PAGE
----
Ceredigion Conservation

I am Iona Graham, a volunteer ranger here at Llanerchaeron for 9 months as a part of my foundation degree Countryside Management and Conservation at Aberystwyth University.

My role is to help Gwen Potter, the head ranger, manage all the sites that she has to look after. I feel so lucky to be part of the team at Llanerchaeron, it is such a beautiful and vibrant place to work. I love arriving to the squawking of the geese and squealing of the pigs as they make sure Delyth knows it is their breakfast time.

My favorite days are Wednesdays and Thursdays when the other volunteers join us. There are sometimes up to 10 in all and we manage to get loads done. Gwen has a great gang of loyal volunteers that join us whatever the weather. I can only remember about two days since I began that we gave in to the horizontal rain and went home early.

Gwen has some fantastic conservation projects on the go; one is clearing large areas and swathes of bracken, bramble and gorse to encourage the Pearl Bordered Fritillary butterfly at a gorgeous valley near Cwm Tydu. We do this clearing using hand tools such as bow saws, loppers and slashers. I really like using these tools as opposed to noisy strimmers. It is so peaceful and great that we hardly disturb any wildlife whilst working, apart from the time a volunteer called John accidentally hooked and flung an adder with his slasher. Luckily our tools are pretty blunt so the snake remained intact and slithered off, probably quite confused.

Pearl bordered fritiallaryThe work we do near Cwm Tydu is to encourage the Pearl Bordered Fritillary butterfly which are quite rare. I have had the pleasure of seeing a couple this spring.

 

 

Another project is at Henllan; a stunning wood that was overcome with the invasive species Cherry Laurel. Over two winters Gwen and her volunteers have managed to clear nearly all of it which looks incredible and has opened up the wood allowing so much more light in, which will hopefully result in lots of ground flora.

Laurel chokes the banks and tree on both sides of the path

Laurel chokes the banks and tree on both sides of the path

Working at Henllan over the winter was fairly hilarious as we have to clamber up ridiculously steep and slippery slopes which provides good entertainment for anyone watching. Once at the top of the slope we saw away at the horrible Cherry Laurel which grows tall and twisted, entwining its branches so that we have to be incredibly careful when we saw, as the tension released can cause the branches to ping violently in unexpected directions. Once we have a big enough pile of cut cherry laurel our next mission is to get it all down the slope launching it as far as we can. This can be so satisfying when you pick up one of the whopping great logs that Gwen has cut with the chainsaw, and lob it with all your strength over the edge of the slope and watch it thump, bounce and bulldoze its way to the bottom. However, most of the time it just lands about a meter away from where you stand, stuck on another log or stump and you have to edge your way down and start again. This can be dangerous and communication is vital as you would not want to be in the way of someone else s attempt at hurtling a heavy log down the slope.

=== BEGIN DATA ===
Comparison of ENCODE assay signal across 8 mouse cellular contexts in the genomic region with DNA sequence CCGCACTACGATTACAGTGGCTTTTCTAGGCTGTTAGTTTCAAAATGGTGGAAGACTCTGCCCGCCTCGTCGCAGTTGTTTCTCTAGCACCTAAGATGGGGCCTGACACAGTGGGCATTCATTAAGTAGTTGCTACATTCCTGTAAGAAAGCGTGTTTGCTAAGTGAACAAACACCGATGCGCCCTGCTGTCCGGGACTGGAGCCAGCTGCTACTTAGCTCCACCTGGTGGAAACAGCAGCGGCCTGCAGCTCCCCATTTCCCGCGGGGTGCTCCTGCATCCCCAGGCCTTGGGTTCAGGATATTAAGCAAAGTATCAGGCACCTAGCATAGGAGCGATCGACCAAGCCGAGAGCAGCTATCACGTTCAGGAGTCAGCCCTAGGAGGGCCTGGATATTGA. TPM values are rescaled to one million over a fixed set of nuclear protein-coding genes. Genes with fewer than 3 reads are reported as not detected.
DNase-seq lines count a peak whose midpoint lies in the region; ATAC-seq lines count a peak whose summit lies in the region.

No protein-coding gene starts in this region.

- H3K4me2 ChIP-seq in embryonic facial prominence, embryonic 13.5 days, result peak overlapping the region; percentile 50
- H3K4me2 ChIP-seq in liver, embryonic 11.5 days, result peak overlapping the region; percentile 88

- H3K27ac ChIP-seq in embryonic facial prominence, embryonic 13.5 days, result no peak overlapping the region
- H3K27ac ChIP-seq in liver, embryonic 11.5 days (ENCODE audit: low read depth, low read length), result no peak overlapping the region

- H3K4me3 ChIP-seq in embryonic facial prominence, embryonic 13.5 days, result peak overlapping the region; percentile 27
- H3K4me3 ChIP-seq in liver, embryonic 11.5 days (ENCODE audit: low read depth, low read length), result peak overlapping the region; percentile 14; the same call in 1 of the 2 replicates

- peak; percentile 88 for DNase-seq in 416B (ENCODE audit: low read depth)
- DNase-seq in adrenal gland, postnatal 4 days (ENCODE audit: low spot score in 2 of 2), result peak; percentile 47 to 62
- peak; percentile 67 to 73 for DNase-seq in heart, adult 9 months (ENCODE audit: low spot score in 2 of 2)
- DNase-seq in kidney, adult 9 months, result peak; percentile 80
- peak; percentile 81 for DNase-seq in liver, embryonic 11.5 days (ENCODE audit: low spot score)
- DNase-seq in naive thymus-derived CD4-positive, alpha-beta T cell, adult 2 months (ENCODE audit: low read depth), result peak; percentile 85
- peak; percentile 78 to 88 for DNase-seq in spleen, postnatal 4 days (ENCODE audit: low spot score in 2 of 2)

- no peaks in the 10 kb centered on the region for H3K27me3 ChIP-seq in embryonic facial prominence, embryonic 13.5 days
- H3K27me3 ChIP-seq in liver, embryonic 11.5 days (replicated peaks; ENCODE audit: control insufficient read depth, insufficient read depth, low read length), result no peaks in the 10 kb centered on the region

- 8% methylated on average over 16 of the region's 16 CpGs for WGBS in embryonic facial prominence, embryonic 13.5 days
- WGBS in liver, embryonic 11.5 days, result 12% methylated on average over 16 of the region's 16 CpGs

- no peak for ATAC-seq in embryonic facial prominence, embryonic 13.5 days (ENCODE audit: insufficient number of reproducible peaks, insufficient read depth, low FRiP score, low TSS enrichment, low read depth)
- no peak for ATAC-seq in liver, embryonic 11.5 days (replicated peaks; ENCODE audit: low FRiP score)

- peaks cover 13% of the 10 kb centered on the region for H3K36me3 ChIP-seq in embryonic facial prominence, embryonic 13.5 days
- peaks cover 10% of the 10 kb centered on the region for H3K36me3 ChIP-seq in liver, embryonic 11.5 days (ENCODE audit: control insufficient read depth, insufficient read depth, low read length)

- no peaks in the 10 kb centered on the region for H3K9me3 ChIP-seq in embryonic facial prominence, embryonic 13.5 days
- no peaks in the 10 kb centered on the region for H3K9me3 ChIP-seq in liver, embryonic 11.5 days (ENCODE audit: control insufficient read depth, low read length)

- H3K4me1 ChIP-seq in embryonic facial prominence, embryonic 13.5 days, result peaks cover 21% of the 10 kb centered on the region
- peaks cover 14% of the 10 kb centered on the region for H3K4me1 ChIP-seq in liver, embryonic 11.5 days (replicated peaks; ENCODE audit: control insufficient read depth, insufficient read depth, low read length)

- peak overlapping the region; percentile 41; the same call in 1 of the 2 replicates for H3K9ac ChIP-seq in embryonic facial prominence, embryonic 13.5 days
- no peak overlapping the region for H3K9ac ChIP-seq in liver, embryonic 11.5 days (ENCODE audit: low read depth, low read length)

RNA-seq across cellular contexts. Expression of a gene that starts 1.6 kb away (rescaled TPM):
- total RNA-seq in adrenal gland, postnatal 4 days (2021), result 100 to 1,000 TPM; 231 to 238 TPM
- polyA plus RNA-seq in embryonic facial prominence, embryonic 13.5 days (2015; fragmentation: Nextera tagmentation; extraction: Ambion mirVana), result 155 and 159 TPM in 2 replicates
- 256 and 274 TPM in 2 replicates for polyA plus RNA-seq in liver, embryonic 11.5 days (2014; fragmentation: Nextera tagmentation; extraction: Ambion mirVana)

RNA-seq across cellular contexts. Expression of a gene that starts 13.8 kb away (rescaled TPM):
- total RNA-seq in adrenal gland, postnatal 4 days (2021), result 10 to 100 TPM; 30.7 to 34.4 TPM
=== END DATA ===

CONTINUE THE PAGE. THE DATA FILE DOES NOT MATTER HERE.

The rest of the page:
Being a full time volunteer I am lucky enough to get accommodation. I arrived not knowing a lot about the digs I was moving into and was pleasantly surprised with the lovely house, Gilfach, which is about a 20 minute walk from Llanerchaeron. It has an incredible view and once I had got used to living there on my own I really appreciated it. I now have another full time volunteer living with me which is lovely and great having someone to compare bruises and scratches from our work. Now we are in spring and the scrub work has finished so we don’t disturb any nesting birds. Instead we get to see what our hard work has produced. I have learnt the names of so many flowers, butterflies, bees and insects that are thriving in the meadows at Caerllan. We are also trying to keep on top of the unwanted non native species such as Himalayan Balsam which we pull out along the rivers. Now that it’s June, i’m looking forward to surveying more flowers, mini-beasts and Dolphins in Mwnt.

As part of her placement Iona is organising a woodland activities event for children on the 29th July. For more information about this and all our other events please visit the events page on our website.

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